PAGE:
The Restoration of one of America’s most iconic landmarks, the US Capitol Dome – with Robert Baird.
Special Introduction by Senator Angus King
Friday, November 8th, 2019
Mechanics’ Hall, Ballroom
The United States Capitol is one of the most recognized and photographed buildings in the world. It is not only the legislative center for the United States but also an architectural treasure. The Dome, constructed of cast iron more than 150 years ago and a symbol of American democracy, was severely deteriorating when in 2016 a major restoration project began.
Leading a team of skilled craftsmen and artisans, Robert Baird of Historical Arts and Casting was given his “dream job” – the task of re-creating the scores of weather-damaged ornaments and elements from the national landmark. Hundreds of cast-iron decorative pieces – acorns, flowers, grape clusters and more had fallen off the dome and needed repair or recasting.
A natural storyteller, Baird will discuss the process of training his team of tradespeople during this historic three-year restoration project. He will share dynamic stories of the challenges they faced, images and details of the delicate ornamental castings, tales about the wildlife he and his crew encountered while working 300 feet up in the air and the pressure to complete the project before a presidential inauguration.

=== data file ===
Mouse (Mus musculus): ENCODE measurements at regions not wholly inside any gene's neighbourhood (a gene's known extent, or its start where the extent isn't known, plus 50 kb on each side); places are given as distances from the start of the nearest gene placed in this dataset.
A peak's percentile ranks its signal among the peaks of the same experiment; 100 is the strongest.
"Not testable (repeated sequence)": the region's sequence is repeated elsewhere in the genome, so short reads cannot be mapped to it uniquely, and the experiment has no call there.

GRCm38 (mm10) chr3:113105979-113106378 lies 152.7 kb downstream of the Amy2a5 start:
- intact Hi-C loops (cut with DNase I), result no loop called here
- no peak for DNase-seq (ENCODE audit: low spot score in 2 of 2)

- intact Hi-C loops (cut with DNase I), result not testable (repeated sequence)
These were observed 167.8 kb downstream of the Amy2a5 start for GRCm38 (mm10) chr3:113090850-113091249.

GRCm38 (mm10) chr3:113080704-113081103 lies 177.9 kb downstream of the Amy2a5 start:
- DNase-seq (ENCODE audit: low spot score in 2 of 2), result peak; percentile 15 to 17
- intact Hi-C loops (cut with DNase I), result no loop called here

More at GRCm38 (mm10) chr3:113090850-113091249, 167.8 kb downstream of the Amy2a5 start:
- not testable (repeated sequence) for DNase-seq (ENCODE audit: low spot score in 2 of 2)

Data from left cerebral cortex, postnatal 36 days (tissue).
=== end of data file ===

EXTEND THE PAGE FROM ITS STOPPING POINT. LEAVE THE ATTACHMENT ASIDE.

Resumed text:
Baird will be preceded by a special introduction by Senator Angus King. A keen observer and photographer, King amassed a large following on Instagram of his everyday photos and observations from Washington. The US Capitol is often a muse. King will present photos from his book A Senator’s Eye (Islandport Press) and share his own experiences of this historic renovation.
Join us on the evening of November 8th, 2019 at Mechanics’ Hall for a behind the scenes look at this engineering marvel and how it was preserved for generations to come.
Tickets will go on sale September 16th with an option to purchase admission to a pre-lecture reception where hors d’oeuvres will be provided by David’s restaurant. Stay tuned for more information and a ticketing link over the next month.
ABOUT THE SPARROW LECTURE:
Architect Thomas J. Sparrow (1805-1870) was a member of the Maine Charitable Mechanic Association when in 1856, the organization commissioned him to design a permanent home for its roving library collection and a center for creativity and knowledge for its members. Sparrow’s Mechanics’ Hall opened in 1859 in the heart of downtown Portland as a thriving social hall with an extensive library, dining room, music gallery, and ballroom. Today, Mechanics’ Hall is open to the public and continues to be a vibrant cultural institution serving its original members as well as the general public with literary events, music, dance performances, kids coding programs and more.
The Sparrow Lecture supports Mechanics’ Hall year round programming and the ongoing restorations and maintenance of this culturally significant historic building.